Marketed and distributed by Universal Music SA

Deriving her stage name from the 1985 movie starring Rutger Hauer and Michelle Pffeifer, Phillipa Brown – or Ladyhawke – hails from New Zealand, where she was a member of two bands before going solo with her fantastic style of new wave electropop. Her self-titled debut album is a magnificent collection of funky, memorable songs that will leave you smiling for hours on end. The first single, Paris Is Burning, is a catchy electro masterpiece with brilliant sampling of Gary Numan’s 1979 hit, Cars (which was also brilliantly sampled by dance guru Armand van Helden on Koochy). Also well worth a listen is Magic, Manipulating Woman and My Delirium, while Professional Suicide and Dusk Till Dawn also stands out with its eighties feel. When it comes to slower, more melodic fare, Ladyhawke surprises with the gorgeous Crazy World. I am generally not a fan of electro-anything, but Ladyhawke manages to fuse electronic beats and sounds with pop in a way that makes it easily digestible to those of us leaning more towards straightforward pop music. Ladyhawke is well worth exploring and I’m positive that we’ll be hearing lots more from her in the near future.


Marketed and distributed by Universal Music SA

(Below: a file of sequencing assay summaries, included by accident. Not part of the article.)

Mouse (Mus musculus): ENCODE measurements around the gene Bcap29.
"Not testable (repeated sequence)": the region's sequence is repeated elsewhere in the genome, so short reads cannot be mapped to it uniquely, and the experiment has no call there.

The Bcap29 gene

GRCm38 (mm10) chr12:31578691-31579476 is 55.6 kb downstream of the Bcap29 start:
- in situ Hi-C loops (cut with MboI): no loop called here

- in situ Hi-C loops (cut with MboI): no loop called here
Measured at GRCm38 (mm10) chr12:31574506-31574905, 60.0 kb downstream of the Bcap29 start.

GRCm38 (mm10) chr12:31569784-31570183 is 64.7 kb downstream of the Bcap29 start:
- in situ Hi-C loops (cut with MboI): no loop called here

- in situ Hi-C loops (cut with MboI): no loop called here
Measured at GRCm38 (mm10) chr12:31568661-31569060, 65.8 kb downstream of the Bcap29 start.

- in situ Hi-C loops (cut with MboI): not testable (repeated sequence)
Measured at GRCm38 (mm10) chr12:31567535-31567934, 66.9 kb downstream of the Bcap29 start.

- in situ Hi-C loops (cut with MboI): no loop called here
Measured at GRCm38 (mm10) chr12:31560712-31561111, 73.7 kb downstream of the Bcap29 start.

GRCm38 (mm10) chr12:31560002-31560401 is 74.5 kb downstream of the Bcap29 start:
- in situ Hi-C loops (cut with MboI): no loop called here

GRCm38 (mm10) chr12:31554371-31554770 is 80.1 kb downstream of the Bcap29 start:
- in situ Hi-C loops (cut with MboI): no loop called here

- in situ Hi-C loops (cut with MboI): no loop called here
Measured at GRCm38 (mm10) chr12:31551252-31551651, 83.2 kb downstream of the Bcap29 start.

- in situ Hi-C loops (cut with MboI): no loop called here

It’s very difficult not to have preconceptions when it comes to certain music. Miley Cyrus provides a perfect example: she’s the 15-year old daughter of Achy Breaky Heart-singer Billy Ray Cyrus and the star of Disney’s Hanna Montana. Enough said, right? Wrong. Miley Cyrus’ debut album, Breakout, is possibly the surprise of the year. I assumed it would be another bubblegum-pop offering, but it took only one listen to realise that this is one seriously talented girl. Breakout is a hotchpotch of styles and sounds that miraculously comes together in one cohesive body of work. It’s driven by the first two radio singles, See You Again and 7 Things, which provides a fairly accurate impression of what’s to come. However, it gets better. The title-track is a fun song that grows on you with each listen, while her reinterpretation of Cyndi Lauper’s Girls Just Wanna Have Fun is positively smile-inducing. The highlights however lie in The Driveway and Full Circle, two songs so mature that they almost seem out of place, a fusion of Pink, Avril Lavigne and recent Hillary Duff. Except for one song (Wake Up America), Breakout is entirely listenable and totally enjoyable. Miley Cyrus is a singer to watch, not only because of her unofficial underwear-model boyfriend, Justin Gaston. She’s bound to take this career very far.